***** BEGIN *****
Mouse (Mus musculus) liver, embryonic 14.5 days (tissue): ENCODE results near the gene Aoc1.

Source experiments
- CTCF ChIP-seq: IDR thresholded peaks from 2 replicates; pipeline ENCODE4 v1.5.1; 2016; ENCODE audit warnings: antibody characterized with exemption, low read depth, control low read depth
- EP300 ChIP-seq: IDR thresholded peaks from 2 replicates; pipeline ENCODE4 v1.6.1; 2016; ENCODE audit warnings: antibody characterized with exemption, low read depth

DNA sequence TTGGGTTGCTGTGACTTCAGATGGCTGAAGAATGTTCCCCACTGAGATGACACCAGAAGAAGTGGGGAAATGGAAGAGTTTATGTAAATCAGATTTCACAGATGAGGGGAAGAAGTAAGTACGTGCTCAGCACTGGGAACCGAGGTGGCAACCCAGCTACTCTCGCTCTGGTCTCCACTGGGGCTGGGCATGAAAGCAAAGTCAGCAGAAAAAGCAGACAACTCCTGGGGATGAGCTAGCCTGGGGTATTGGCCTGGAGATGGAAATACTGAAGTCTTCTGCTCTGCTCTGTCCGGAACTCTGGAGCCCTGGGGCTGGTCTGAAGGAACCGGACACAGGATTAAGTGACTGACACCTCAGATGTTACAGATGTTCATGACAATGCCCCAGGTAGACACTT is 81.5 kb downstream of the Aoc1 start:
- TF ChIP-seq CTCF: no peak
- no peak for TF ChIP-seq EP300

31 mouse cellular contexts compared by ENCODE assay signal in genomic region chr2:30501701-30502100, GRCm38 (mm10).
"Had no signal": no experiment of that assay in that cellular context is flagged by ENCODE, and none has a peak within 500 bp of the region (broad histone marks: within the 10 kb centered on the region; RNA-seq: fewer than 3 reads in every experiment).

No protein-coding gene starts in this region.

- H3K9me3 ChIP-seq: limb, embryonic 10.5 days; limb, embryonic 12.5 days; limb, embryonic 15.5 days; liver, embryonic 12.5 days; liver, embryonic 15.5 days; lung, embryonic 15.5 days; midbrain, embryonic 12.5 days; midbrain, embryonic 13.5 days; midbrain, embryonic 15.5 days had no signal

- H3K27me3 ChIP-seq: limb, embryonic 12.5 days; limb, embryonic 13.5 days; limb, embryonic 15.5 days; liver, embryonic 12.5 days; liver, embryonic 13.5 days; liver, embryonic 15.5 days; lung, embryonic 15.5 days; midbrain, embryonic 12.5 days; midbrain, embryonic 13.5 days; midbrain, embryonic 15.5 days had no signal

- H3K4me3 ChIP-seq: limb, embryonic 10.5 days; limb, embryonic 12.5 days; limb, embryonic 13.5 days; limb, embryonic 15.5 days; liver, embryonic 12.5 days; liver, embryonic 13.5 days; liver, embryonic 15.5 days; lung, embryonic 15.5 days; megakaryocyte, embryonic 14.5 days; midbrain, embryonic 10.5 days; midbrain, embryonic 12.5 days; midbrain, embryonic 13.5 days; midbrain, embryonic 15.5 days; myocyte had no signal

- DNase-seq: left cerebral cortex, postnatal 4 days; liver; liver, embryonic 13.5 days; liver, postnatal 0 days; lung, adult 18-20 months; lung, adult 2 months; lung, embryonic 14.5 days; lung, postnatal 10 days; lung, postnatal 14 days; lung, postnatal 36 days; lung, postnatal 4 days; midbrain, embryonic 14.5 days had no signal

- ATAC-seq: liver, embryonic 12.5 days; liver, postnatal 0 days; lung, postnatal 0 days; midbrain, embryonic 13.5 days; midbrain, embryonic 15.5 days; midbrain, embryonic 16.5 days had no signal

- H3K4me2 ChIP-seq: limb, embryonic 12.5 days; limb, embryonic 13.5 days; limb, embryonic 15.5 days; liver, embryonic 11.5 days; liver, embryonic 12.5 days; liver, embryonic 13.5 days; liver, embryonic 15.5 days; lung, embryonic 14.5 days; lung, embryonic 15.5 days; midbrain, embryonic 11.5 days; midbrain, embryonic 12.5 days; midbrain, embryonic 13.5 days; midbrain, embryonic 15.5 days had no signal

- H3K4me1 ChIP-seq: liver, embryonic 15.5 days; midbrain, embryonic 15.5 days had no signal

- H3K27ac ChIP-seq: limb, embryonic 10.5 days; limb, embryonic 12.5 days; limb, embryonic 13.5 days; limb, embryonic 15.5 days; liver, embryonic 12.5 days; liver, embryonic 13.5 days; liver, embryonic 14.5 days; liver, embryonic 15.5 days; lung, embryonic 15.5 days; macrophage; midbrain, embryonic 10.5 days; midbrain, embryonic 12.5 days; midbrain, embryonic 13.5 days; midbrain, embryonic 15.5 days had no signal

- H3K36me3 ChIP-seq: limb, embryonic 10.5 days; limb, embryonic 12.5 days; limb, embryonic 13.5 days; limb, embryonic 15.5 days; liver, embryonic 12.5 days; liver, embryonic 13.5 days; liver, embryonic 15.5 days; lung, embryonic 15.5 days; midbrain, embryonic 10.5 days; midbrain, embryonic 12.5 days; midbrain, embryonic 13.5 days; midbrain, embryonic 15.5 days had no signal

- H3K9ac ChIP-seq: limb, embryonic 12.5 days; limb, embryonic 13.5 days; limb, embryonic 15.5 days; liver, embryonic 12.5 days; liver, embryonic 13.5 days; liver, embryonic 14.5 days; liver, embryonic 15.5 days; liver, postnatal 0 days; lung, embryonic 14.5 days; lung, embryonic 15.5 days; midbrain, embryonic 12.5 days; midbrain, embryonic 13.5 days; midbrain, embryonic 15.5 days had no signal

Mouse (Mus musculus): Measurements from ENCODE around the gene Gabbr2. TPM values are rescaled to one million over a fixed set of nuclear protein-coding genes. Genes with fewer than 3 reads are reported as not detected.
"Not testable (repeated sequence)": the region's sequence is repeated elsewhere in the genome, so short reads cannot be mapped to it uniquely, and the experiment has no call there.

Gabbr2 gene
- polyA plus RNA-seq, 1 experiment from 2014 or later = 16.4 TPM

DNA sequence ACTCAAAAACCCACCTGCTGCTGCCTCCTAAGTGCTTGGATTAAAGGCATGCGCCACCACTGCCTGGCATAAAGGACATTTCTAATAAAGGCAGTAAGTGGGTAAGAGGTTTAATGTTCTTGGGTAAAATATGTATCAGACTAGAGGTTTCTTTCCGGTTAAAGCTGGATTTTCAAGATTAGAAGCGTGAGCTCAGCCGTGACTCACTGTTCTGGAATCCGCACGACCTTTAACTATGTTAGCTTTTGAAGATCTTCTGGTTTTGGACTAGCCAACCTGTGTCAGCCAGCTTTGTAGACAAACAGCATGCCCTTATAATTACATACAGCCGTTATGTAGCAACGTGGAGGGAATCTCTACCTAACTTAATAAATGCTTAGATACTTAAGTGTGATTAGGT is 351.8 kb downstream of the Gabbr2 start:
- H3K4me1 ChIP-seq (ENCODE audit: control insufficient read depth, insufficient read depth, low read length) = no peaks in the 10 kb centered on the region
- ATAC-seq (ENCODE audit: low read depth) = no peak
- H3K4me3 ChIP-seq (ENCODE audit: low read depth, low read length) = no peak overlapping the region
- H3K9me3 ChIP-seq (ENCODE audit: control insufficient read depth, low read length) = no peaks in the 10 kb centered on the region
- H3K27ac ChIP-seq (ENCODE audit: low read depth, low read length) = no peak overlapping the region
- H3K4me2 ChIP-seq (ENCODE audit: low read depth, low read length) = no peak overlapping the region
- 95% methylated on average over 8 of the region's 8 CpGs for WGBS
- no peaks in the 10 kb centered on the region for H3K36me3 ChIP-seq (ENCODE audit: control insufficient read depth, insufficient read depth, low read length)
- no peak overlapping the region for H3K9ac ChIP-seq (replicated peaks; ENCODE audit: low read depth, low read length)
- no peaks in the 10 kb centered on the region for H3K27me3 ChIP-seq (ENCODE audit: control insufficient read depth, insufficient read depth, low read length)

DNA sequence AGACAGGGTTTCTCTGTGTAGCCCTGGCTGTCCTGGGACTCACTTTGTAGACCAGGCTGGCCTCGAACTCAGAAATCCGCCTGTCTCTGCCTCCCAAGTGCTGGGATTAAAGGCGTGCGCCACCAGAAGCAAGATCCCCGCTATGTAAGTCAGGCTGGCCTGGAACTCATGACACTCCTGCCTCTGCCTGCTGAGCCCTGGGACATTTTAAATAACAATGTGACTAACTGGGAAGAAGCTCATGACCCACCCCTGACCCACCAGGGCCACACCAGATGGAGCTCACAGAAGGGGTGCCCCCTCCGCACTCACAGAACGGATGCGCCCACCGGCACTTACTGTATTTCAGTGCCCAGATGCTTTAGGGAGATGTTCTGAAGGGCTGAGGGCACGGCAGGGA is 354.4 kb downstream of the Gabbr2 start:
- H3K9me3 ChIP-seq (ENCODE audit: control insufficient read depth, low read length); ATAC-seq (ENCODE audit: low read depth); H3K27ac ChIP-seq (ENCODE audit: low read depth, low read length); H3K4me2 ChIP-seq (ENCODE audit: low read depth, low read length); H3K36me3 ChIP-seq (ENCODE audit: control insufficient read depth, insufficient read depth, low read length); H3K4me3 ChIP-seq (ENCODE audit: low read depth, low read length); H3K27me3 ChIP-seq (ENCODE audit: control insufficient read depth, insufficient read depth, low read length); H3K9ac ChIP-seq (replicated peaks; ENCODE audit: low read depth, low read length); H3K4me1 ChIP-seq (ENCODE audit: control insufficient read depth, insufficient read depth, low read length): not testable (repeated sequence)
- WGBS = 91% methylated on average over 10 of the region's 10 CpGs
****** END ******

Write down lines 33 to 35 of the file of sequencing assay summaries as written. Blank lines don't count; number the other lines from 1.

- no peaks in the 10 kb centered on the region for H3K36me3 ChIP-seq (ENCODE audit: control insufficient read depth, insufficient read depth, low read length)
- no peak overlapping the region for H3K9ac ChIP-seq (replicated peaks; ENCODE audit: low read depth, low read length)
- no peaks in the 10 kb centered on the region for H3K27me3 ChIP-seq (ENCODE audit: control insufficient read depth, insufficient read depth, low read length)